¶7 A jury found Tye guilty as charged. The trial court sentenced Tye to life with the possibility of parole after 25 years for first-degree murder, to be served concurrently with a 10.5 year sentence for armed robbery. This timely appeal followed.


¶8 Tye asserts that his rights to a speedy trial were violated and therefore the trial court erred in denying his motion to dismiss the indictment with prejudice. "We review issues of constitutional law de novo and related factual determinations for abuse of discretion." State v. Parker, 231 Ariz. 391, 398, ¶ 8, 296 P.3d 54, 61 (2013) (citation omitted).

I. Sixth Amendment Right to Speedy Trial

¶9 A criminal defendant's right to a speedy trial is guaranteed by both Article 2, Section 24, of the Arizona Constitution and the Sixth Amendment of the United States Constitution. State v. Schaaf, 169 Ariz. 323, 327, 819 P.2d 909, 913 (1991); State v. Henry, 176 Ariz. 569, 578, 863 P.2d 861, 870 (1993).

¶10 "There is no bright line rule for how quickly a trial must occur." Parker, 231 Ariz. at 398, ¶ 9, 296 P.3d at 61. To evaluate Tye's claim, we consider (1) the length of the delay; (2) the reason for the delay; (3) whether the defendant has demanded a speedy trial; and (4) the prejudice to the defendant. Barker v. Wingo, 407 U.S. 514, 530 (1972). "In weighing these factors, the length of delay is the least important, while the prejudice to defendant is the most significant." State v. Spreitz, 190 Ariz. 129, 139-40, 945 P.2d 1260, 1270-71 (1997). As the pretrial delay approaches one year, the delay is considered "presumptively prejudicial, " that is, unreasonable enough to trigger a speedy trial analysis. Doggett v. United States, 505 U.S. 647, 652, n.1 (1992). None of the four factors, however, is either a sufficient or necessary condition to finding a violation of the constitutional right to a speedy trial. Barker, 407 U.S. at 533. Rather, the factors are to be applied in "a balancing test, in which the conduct of both the prosecution and the defendant are weighed." Id. at 530.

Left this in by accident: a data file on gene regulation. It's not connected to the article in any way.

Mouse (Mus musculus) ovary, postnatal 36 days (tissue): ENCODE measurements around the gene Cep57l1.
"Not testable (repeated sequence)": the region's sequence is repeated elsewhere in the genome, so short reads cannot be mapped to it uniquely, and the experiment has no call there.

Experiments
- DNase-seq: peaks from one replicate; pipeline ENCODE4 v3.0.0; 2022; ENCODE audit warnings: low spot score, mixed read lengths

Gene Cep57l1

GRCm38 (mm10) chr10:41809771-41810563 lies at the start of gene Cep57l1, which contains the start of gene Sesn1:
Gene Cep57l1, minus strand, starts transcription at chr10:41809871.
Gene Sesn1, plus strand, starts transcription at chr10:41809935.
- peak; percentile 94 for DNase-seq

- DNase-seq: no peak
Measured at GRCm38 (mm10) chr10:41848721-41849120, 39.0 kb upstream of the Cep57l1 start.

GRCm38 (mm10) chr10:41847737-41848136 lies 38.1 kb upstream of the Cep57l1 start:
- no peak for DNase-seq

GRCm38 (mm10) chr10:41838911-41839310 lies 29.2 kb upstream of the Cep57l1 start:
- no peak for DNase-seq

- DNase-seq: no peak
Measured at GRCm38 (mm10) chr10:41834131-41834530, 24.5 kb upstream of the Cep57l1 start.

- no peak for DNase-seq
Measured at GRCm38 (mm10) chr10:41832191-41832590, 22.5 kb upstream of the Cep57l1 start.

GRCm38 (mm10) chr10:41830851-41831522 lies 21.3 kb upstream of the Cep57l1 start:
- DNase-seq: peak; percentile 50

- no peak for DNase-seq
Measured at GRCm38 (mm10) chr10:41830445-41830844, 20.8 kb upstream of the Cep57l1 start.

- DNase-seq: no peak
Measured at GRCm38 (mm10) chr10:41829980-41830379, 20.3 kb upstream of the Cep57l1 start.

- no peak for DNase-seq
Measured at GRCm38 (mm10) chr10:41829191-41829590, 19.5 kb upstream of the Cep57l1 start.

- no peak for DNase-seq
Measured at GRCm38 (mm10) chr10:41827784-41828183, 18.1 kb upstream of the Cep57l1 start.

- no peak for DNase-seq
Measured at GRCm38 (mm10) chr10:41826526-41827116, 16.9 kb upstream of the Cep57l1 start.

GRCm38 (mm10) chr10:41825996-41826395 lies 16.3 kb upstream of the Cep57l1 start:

A. Length of Delay

¶11 Tye suggests that the measure of time for evaluating his speedy trial rights began when he was indicted in 2004. However, a defendant's right to a speedy trial does not attach until the defendant is accused by information or indictment, or actually held in custody following arrest. McCutcheon v. Superior Court, 150 Ariz. 312, 316, 723 P.2d 661, 665 (1986). The "time limits for purposes of the right to a speedy trial begin to run anew when a grand jury reindicts a defendant following the dismissal of an earlier action against the defendant." United States v. Loud Hawk, 474 U.S. 302, 310-11 (1986) (time during which indictment was dismissed and defendants were free of all restrictions on their liberty was excludable from length of delay considered under Sixth Amendment speedy trial clause); State v. Dunlap, 187 Ariz. 441, 449-50, 930 P.2d 518, 526-27 (App. 1996) (The Sixth Amendment does not apply "[i]f a defendant is not under arrest and no indictment or charge is outstanding, " or "if the government dismisses charges in good faith and later refiles them, as long as a defendant has not been subjected to actual restraints on his liberty after dismissal.").